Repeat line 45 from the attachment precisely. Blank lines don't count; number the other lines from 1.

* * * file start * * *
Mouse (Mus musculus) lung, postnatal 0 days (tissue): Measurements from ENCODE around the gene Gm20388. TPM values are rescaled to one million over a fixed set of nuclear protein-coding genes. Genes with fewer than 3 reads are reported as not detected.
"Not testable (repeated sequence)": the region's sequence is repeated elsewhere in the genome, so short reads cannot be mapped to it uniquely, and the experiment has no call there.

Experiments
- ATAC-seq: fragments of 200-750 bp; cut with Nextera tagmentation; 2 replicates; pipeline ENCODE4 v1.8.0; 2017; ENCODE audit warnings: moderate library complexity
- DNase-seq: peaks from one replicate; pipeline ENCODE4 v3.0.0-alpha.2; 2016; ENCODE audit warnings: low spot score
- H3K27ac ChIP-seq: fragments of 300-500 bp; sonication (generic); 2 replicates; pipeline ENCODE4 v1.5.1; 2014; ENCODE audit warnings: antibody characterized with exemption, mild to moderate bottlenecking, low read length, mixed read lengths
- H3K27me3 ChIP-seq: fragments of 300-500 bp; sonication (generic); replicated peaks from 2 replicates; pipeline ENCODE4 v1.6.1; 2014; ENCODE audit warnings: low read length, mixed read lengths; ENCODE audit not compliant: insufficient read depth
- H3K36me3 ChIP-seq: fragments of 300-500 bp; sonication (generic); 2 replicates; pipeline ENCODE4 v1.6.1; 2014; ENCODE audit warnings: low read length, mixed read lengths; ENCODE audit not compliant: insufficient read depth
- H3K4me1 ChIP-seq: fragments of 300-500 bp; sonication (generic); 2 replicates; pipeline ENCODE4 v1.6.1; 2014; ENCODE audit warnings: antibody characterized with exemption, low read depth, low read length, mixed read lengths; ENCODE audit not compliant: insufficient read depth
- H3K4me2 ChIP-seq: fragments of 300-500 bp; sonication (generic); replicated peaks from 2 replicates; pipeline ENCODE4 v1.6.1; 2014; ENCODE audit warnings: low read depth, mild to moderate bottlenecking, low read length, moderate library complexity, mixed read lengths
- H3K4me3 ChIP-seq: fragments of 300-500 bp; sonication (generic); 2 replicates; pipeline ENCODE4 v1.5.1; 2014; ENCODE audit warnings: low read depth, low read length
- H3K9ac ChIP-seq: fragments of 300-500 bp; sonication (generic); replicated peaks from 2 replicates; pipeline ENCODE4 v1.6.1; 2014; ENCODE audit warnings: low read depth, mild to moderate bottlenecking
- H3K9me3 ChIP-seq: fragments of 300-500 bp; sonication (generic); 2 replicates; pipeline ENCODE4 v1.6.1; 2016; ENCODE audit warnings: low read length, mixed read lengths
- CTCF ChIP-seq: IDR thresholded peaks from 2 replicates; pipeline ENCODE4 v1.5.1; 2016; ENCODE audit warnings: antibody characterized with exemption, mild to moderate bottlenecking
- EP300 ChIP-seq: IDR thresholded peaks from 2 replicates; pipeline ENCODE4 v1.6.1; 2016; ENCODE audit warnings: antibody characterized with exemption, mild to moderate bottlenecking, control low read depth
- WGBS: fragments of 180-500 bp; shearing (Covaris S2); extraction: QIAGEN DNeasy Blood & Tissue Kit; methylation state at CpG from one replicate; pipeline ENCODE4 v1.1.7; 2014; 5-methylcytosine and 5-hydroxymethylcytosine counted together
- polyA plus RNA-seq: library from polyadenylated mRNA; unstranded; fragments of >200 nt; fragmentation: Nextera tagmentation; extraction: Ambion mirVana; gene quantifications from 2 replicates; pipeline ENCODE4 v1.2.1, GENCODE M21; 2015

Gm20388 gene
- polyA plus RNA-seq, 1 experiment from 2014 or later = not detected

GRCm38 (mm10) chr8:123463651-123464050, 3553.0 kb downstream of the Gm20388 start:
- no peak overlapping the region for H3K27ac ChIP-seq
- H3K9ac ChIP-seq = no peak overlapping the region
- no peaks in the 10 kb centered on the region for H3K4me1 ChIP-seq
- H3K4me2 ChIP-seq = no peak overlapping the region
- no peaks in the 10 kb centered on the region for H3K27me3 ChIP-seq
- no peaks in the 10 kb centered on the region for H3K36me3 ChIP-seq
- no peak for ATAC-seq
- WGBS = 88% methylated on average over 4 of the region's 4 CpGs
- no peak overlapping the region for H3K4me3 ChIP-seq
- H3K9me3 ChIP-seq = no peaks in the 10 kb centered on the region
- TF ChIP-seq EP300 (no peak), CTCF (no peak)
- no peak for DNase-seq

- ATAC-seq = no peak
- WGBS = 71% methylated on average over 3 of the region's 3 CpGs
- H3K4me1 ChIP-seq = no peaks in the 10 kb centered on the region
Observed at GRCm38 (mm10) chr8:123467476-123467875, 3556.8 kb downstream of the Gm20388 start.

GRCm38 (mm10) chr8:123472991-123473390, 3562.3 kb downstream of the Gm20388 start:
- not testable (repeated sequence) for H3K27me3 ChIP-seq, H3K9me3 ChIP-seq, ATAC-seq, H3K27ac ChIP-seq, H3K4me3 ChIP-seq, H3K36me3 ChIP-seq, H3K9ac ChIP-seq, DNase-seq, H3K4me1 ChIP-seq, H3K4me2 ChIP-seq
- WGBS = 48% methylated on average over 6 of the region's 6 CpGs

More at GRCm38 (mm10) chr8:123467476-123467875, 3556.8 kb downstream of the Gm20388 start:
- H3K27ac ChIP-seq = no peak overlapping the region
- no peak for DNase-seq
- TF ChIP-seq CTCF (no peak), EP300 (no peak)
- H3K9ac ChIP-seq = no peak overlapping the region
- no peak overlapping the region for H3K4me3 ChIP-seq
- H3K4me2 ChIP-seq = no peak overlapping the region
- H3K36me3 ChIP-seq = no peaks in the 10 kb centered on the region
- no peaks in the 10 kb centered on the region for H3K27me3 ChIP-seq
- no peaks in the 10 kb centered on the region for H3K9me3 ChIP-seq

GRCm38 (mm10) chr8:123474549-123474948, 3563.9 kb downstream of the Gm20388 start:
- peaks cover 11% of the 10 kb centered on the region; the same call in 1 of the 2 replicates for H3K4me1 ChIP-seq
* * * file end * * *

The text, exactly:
- no peak overlapping the region for H3K4me3 ChIP-seq